Top 7 Best Health Issues in Persian Cats

Persian Cats are the fourth most popular purebred cat breed in the United States. Unfortunately, a British study also found that approximately 65% of Persians surveyed had at least one health issue. Seven of Persian cats’ most common health issues are discussed in this article. Additionally, we will advise you on how to maintain your Persian cat’s optimal health.

Top 7 Best Health Issues in Persian Cats:

1. Syndrome of brachycephalic airway obstruction:

Flat-faced dog and cat breeds, including Persians, are commonly affected by brachycephalic airway obstruction syndrome (BAOS). Animals with flat faces have short skulls, which also cause facial structure changes. These modifications disrupt the cat’s normal respiratory process in the case of BAOS.

Persians with BAOS might have a few actual changes, including restricting the nasal entries and windpipe. The name of the disease comes from the fact that these changes disrupt the normal flow of air to your cat’s lungs. The diagnosis of BAOS is typically made through a physical examination, though it may also be made while the cat is unconscious and sedated. Persians with BAOS might encounter gentle to serious impacts. The method of treatment will be influenced by the severity of the disease.

2. Cardiomyopathy with hypertrophy:

Hypertrophic cardiomyopathy (HCM) is likewise a typical medical condition for Persians. An abnormally thick heart wall slows blood flow in cats with this disease. Due to its prevalence in Persian cats and other purebred cats, it is thought to be an inherited condition.

For years, some cats with HCM may not exhibit symptoms. Most of the time, symptoms only show up when poor blood flow starts to cause other problems, like heart failure. Blood clots can form in the heart of cats with HCM and spread to other parts of the body, resulting in life-threatening blood blockages. An echocardiogram, which examines the heart through sound waves, is typically used to diagnose HCM. Effective treatment ordinarily relies upon whether the cat creates side effects.

3. Polycystic Kidney Disease:

Polycystic kidney disease (PKD), a genetic condition, is one of Persians’ most common health issues. Cats with this illness are brought into the world with little liquid-filled sacs called growths in the kidneys. The cyst grows over time until it starts to affect how the kidneys work normally. In the end, it leads to kidney failure. Kidney disease was found to be the leading cause of death among the Persians surveyed in the preceding British study. PKD is brought about by a particular quality in Persians that is distinguished through a blood test. A blood test is typically used to diagnose kidney disease. PKD cannot be treated. Supporting the kidneys and maintaining your cat’s health for as long as possible are the objectives of the treatment.

4. Eye conditions:

Because of their leveled faces, Persian cats’ eyes jut further from their heads than different varieties. In addition, their abnormal skull shape puts them at risk for a variety of eye conditions. Eye problems were the second most common issue among Persians, according to a British study.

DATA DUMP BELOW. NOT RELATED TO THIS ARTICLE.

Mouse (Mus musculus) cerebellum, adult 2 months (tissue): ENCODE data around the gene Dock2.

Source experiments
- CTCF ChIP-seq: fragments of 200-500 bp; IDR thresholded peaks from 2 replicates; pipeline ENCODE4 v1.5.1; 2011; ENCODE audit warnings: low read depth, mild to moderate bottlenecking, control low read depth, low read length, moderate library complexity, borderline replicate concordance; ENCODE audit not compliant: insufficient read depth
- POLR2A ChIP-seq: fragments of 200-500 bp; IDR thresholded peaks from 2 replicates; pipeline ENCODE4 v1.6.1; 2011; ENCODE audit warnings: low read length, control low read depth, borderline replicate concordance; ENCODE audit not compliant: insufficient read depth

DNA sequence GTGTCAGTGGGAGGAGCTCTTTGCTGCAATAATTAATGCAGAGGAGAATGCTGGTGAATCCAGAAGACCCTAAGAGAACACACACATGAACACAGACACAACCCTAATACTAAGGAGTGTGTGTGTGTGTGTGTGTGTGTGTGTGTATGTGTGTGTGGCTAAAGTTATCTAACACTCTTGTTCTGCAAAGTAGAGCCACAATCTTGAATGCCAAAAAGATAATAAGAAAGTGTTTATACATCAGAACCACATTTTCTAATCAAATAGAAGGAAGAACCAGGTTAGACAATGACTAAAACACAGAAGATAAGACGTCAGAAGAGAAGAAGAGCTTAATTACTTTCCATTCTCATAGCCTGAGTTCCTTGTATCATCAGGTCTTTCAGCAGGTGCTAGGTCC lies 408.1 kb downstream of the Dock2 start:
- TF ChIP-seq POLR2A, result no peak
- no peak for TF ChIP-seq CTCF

Certain Eye Conditions Persians are inclined to entropion, which happens when the eyelids move internally, and the eyelashes aggravate the eyes. Additionally, they are prone to corneal ulcers, which are scratches on the eye’s surface. Many Persians dislike tear pipes, prompting exorbitant tearing and soil in the eyes. A veterinary examination and specific tests are used to diagnose most eye issues. The problem found determines the treatment options.

5. Dental conditions:

The facial state of the Persians makes them more inclined to dental issues. As a result of their flat faces, Persians may find it challenging to eat. Too many teeth cause problems for Persians frequently. Your teeth are more likely to accumulate tartar because of these structural issues.

While bad breath is never pleasant, the quantity of bacteria that can accumulate on stained teeth is a more serious issue associated with dental disease. Through the bloodstream, the bacteria can spread to other parts of the body and infect vital organs like the heart and kidneys.

6. Skin conditions:

Problems with Persians’ skin and coats were the most frequently mentioned illnesses in a British study. Persians are more likely to develop the fungal disease ringworm because of a few genetic mutations. They additionally have long, thick fur, which increases the gamble of skin illnesses.

Most skin infections, including ringworm, are analyzed utilizing explicit research center tests. Usually, skin problems can be treated, but the process can take a long time and be frustrating. To confound matters further, Persians can communicate the ringworm organism to people, which is an especially disagreeable and bothersome threat.

7. Birth-related concerns:

A pregnancy complication known as dystocia, in which a kitten becomes entangled in the birth canal, occurs more frequently in Persian cats. Persians have a higher incidence of this condition due to their larger heads and narrower hips. Sadly, this combination does not facilitate a natural birth. If the kittens are born abnormally, a pregnant Persian cat may need a cesarean section. Sadly, the study also found that Persian cats have the highest rate of kitten loss among purebred cats—25 percent—compared to other breeds.


One of their most lovable characteristics is their flat faces, which Persians find to be a source of many difficulties. It’s no surprise that Persians are equally popular everywhere because of their gentle and sweet nature. If you are considering purchasing a Persian cat, you must be aware of the potential issues. We hope that this list of seven common health issues in Persian will be of assistance to you.

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